Since the outbreak of coronavirus COVID-19 in late 2019, it has soon become one of the deadliest infections we have witnessed recently. Common symptoms of Covid-19 are fever, cough and difficulty breathing. Studies have found that pink eyes are a rare symptom of COVID-19. Studies also state that Covid-19 conjunctivitis is more common in people with severe infection than those with mild infection. Around 1% to 3% of people infected by COVID-19 can have symptoms of conjunctivitis.
What is Conjunctivitis?
Conjunctivitis, also referred to as pink eye, is an inflammation where the conjunctiva is infected. Conjunctiva is a transparent membrane that covers your eyelid and the white portion of your eyes. Pink eyes cause the transparent membrane to turn into reddish or pink due to infection, hence the name pink eye.
Pink eyes do not affect our vision, but can be irritating at times. Early treatment of conjunctivitis is necessary as it is a contagious disease. It is usually a result of bacterial or viral infection, and in this case, due to coronavirus.
How does the COVID-19 conjunctivitis spread?
The coronavirus spreads through droplets, and the primary source of spread is when an infected person sneezes or coughs. When an infected person ejects the droplets, they fall on a surface. That’s where the secondary source of the coronavirus spread comes in, which is by touching common surfaces.
COVID-19 conjunctivitis can spread through both means. The SARS-CoV-2 virus can directly enter into your eyes or when you hold any surface and then touch your eyes. Hence, it is of utmost importance to wash your hands before touching any part of your face, including eyes.
If you are having pink eyes and COVID-19, you can also spread the virus if you rub eyes and then come in contact with someone or some surface.
What are the symptoms of conjunctivitis caused by COVID-19?
COVID-19 conjunctivitis symptoms are the same as those for normal pink eyes, except that they are accompanied by COVID-19 symptoms. Some of the common symptoms of pink eyes include:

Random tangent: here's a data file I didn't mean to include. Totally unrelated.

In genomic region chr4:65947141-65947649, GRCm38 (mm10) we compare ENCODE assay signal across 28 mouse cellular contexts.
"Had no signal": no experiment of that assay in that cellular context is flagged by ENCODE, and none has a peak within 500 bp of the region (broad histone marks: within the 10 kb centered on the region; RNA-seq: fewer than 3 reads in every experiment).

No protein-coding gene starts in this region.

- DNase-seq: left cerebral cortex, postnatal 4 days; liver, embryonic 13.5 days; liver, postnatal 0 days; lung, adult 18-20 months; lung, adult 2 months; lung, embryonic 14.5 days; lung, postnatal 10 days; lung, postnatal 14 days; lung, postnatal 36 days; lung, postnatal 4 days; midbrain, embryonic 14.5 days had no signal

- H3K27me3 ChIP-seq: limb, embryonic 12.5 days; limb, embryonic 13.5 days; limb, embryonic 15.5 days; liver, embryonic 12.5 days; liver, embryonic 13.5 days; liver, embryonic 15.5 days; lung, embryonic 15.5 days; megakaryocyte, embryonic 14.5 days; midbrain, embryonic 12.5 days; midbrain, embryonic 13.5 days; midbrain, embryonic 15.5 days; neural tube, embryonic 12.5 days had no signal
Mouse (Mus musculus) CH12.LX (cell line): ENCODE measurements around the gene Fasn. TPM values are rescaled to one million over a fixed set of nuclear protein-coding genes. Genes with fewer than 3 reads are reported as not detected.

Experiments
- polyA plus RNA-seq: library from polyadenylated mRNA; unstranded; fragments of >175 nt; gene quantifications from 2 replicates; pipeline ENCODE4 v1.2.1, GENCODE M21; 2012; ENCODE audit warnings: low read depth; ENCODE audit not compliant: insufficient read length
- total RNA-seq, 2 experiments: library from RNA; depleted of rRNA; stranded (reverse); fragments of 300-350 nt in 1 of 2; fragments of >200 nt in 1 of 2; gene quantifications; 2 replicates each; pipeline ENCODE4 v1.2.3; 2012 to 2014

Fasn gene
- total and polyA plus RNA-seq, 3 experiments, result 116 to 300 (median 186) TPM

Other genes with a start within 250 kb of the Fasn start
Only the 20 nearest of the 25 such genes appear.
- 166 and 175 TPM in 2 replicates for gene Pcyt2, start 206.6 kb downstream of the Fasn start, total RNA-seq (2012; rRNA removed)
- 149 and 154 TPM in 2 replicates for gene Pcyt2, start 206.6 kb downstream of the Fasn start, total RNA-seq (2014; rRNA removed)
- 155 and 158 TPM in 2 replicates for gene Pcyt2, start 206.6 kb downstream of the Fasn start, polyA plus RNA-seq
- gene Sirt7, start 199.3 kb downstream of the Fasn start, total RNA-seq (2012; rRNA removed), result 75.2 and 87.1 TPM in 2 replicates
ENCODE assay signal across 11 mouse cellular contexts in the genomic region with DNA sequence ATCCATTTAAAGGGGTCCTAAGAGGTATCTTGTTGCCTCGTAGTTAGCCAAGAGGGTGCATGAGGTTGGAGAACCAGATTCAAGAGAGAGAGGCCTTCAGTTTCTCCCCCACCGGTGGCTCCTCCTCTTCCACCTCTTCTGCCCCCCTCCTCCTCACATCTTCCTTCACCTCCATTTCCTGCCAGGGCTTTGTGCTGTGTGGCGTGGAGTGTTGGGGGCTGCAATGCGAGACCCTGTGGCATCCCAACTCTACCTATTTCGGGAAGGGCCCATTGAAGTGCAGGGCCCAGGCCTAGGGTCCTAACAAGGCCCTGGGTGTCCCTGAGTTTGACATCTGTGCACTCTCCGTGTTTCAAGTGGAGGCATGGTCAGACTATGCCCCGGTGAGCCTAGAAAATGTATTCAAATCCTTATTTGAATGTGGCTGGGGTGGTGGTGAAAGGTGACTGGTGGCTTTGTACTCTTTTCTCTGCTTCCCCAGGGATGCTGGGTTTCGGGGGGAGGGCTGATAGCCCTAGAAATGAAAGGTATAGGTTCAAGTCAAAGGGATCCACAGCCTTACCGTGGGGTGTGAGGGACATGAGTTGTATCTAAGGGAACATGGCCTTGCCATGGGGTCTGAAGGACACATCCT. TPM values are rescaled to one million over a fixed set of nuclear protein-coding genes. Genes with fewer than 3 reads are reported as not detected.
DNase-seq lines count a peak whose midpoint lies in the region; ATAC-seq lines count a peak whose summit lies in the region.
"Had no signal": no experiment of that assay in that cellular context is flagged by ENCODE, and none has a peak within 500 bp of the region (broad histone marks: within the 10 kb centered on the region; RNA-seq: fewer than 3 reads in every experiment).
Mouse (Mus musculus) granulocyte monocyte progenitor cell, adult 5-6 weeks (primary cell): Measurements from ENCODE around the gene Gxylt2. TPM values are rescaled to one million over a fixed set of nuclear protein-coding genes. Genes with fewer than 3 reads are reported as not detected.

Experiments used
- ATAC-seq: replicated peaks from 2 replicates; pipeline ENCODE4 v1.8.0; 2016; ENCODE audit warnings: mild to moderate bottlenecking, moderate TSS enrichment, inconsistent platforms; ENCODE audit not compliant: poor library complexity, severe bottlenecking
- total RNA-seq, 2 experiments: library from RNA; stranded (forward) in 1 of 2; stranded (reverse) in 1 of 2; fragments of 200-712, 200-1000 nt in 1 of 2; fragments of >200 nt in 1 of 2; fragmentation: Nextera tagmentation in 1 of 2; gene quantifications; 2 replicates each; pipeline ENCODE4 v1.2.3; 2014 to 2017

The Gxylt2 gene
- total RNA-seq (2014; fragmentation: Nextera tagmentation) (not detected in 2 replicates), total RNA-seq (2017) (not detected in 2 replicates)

● Red or pink color in either or both eyes
● Itchiness and irritation in either or both eyes
● Foreign body sensation (something is stuck) in eyes
● Swollen eyes
● Difficulty opening the eyes during the morning or after sleep
When to see a doctor for COVID-19 conjunctivitis?
It is advisable to visit a doctor if you see any symptoms of COVID-19 conjunctivitis. However, before heading to the doctor, you should call them and take suitable COVID -19 safety precautions .
Your doctor might be able to prescribe some treatment for pink eyes on a video call, avoiding the need to go to the clinic or hospital. You can then wait for a few days to see if the symptoms subside .
If you are still not feeling any better, it is best to make an appointment and visit your doctor for a detailed diagnosis and check-up.
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What are the precautions for preventing COVID-19 conjunctivitis?
Several precautions can help you prevent getting infected by COVID-19 conjunctivitis. Most of the precautions are changes that are easy to implement. The precautions listed below can also help reduce the spread from you if you are the one who is infected by the coronavirus and experiencing pink eyes.
Follow the Basic COVID-19 Guidelines
Here are the guidelines that you need to follow during the coronavirus outbreak:
● Wash your hands before touching your face and avoid touching the face unnecessarily .
● Sanitize your hands and other common handheld surfaces frequently.
● Always wear a mask or face shield.
Eyeglasses can act as an extra layer of protection. This will prevent the virus droplets from entering your eyes and causing pink eyes. The eyeglasses will also help keep your hands off your eyes.
Avoid Rubbing Your Eyes
Whether you are infected or not, avoid touching your eyes with your hands. If you need to touch your eyes, always wash your hands before and after. You can also use tissues for cleaning off any particles or irritants from your eyes.
Avoid Using Contact Lenses
Contact lenses irritate the eyes, especially if they are worn for an extended period. This might create an urge to rub your eyes. Hence, if you use contact lenses, consider using eyeglasses for a while.
Clean Eyelids With a Cloth
Cleaning eyelids can help wash the virus or bacteria off , if it’s residing on the surface of the conjunctiva. It will also reduce irritation and provide relaxation to your eyes.
Summing it up
Pink eyes are not a common symptom of coronavirus, but you should still be aware of it. Knowing the common signs and precautions can help you prevent yourself from getting affected by COVID-19 conjunctivitis.
Since pink eyes can be a symptom of COVID-19, it is best to consult your doctor as soon as possible. This will help the doctor diagnose any condition quickly before it turns into a complication.
Frequently Asked Questions (FAQs):
1. If I have pink eyes, does it mean that I am COVID positive?
No, pink eyes are just a rare symptom of coronavirus. Having pink eyes does not necessarily mean that you are suffering from COVID-19.
2. Do pink eyes have any major complications?
There are no significant complications of pink eyes, except that if not treated for the long-term, they may lead to infection in the cornea causing blurred vision. The condition can be treated easily; however, in the case of COVID-19 conjunctivitis, the presence of coronavirus can lead to other symptoms and complications.
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